At this time, the seven villages together are reaping fruits from a total of 4415 orange, 80 mandarins, 548 lemons, 3070 guavas, 4294 mangoes (currently in season), 40 shaddocks, 22604 coffee bean, 61 avocados, 65 apple, 132 papaya, 278 pomegranate, and 45 tamarind trees. Moreover, efforts to revive indigenous fruit trees are giving slow but steady progress. There are now some 100 indigenous trees bearing fruits.
Following years of hard work and the dedication of many young professionals, once the land was made arable and gave rich produce, the pieces of land were returned to the villagers. Many villagers were surprised by the decision because they simply thought that the plan was for them to get paid jobs in their villages. Now, the rich arable pieces of land have become community farms where most of the work is done by t h e villagers themselves who take turns to cultivate the farms. The profits from their cash crop farmlands are used for common needs. Some villages have constructed schools and bought school materials for their kids and some others have agreed to reinvest their profits.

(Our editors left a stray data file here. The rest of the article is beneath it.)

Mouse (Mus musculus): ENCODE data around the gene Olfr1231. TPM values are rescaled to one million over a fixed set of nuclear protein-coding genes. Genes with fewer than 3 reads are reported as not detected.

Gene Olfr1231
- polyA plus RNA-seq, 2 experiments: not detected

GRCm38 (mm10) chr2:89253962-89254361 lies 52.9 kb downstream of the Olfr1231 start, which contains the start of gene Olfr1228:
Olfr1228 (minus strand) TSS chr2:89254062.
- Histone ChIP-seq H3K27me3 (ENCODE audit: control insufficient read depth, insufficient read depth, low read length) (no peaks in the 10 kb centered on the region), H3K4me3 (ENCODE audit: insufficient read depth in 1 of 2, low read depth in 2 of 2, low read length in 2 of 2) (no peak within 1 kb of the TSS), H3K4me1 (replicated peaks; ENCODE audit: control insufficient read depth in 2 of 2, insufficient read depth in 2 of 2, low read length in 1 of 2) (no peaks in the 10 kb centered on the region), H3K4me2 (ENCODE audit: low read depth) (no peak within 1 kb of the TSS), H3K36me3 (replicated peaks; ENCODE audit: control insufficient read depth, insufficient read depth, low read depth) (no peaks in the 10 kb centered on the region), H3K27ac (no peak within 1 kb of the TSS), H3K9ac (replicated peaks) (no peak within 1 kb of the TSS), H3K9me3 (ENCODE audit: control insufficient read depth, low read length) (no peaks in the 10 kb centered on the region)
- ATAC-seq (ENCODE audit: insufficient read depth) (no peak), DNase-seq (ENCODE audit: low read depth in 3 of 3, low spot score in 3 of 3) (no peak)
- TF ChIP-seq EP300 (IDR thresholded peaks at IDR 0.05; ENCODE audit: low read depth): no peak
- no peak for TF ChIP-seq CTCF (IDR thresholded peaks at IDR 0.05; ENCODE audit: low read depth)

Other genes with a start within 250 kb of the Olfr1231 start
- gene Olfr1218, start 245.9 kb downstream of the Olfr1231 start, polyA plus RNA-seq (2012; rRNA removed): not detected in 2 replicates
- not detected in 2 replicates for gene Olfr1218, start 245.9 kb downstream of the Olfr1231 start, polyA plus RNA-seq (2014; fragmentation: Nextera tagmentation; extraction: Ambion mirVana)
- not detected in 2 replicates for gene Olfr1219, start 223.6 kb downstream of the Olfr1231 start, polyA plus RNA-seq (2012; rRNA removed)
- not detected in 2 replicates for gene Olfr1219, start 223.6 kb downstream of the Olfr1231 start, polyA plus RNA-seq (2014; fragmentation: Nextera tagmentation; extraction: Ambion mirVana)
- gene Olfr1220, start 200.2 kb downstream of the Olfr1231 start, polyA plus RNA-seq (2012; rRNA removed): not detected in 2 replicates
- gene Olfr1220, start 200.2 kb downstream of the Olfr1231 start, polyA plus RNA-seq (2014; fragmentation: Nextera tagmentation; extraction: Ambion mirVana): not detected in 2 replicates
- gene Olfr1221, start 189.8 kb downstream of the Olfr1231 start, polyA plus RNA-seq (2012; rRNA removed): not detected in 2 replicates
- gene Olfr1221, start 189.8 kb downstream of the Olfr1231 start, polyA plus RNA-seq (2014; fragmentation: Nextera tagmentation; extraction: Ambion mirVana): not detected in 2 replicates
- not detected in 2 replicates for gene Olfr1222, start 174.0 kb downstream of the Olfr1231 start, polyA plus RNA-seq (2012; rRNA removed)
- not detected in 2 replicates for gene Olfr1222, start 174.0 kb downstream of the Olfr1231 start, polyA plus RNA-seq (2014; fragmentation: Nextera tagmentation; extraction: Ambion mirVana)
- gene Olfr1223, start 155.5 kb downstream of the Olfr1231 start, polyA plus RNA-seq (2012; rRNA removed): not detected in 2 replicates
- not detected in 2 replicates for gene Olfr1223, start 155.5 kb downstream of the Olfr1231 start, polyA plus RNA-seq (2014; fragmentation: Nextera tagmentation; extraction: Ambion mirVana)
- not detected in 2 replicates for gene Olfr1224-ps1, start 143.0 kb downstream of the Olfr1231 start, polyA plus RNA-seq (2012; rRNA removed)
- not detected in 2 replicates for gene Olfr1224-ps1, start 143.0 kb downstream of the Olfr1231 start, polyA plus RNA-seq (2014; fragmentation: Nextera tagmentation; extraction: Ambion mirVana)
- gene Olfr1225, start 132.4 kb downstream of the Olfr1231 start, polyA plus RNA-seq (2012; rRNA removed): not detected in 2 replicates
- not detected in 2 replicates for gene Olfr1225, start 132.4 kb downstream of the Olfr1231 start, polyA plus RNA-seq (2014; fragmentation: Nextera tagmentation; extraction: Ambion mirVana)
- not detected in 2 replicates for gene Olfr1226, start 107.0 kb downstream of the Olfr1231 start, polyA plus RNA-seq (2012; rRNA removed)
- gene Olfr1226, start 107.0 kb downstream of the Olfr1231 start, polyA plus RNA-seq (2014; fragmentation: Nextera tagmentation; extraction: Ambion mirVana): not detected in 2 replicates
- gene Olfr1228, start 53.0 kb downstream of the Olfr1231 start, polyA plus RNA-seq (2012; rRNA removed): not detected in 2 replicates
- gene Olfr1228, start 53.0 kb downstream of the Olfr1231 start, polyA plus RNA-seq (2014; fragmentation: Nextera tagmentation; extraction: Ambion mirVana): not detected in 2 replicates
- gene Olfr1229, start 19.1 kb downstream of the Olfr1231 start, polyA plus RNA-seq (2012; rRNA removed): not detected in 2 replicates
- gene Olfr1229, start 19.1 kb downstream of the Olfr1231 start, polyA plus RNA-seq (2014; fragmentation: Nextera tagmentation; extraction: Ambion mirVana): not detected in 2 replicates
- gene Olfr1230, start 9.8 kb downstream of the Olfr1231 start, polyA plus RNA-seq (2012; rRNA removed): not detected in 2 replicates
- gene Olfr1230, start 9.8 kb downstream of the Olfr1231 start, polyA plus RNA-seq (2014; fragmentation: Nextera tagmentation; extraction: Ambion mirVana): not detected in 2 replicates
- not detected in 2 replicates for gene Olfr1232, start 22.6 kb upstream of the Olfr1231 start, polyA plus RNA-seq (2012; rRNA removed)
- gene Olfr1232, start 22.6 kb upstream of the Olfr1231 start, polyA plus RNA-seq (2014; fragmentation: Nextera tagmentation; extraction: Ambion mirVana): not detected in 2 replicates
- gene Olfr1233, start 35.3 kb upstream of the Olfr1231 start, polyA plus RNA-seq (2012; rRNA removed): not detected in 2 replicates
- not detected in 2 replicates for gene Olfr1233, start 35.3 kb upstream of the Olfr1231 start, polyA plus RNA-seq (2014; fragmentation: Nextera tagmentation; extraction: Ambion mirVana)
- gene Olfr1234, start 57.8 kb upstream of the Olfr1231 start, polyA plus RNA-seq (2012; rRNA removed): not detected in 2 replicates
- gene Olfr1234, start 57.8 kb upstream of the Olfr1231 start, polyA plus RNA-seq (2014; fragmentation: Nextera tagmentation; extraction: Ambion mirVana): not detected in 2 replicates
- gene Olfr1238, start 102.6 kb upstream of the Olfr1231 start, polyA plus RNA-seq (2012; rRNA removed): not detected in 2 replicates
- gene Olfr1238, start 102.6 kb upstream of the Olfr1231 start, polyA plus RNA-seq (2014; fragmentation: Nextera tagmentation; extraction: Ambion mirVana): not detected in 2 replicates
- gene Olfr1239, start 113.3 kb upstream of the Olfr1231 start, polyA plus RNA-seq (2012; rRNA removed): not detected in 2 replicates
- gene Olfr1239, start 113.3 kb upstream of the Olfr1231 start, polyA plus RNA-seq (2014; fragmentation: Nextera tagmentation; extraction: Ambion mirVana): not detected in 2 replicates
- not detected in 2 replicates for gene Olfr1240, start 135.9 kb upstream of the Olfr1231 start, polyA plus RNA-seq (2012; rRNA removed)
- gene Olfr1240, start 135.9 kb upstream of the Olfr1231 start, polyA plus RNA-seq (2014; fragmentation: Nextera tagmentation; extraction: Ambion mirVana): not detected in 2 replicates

Zerai and his teammates still give assistance to the farmers. Zerai said their biggest achievement is the change of perspective in the villagers. He is happy that convinced by the change they saw the farmers are now turning their farmlands to commercial farms. Mr. Mebrahtu Sheka Weldekristos, the village administrator of Adi Tsenay, is one of them. Many farmers are now putting their products to the market many times a year.
The next morning, we went to Adi Selait, where we saw similar farming patterns as the rest of the villages. There, I met Yohannes, approximately three years old. His mother, who was working on the community farm, brought him along. While she was watering the plants he was stuffing his face with mango. He would first peel one mango and start devouring it only to get bored soon after and peel another one.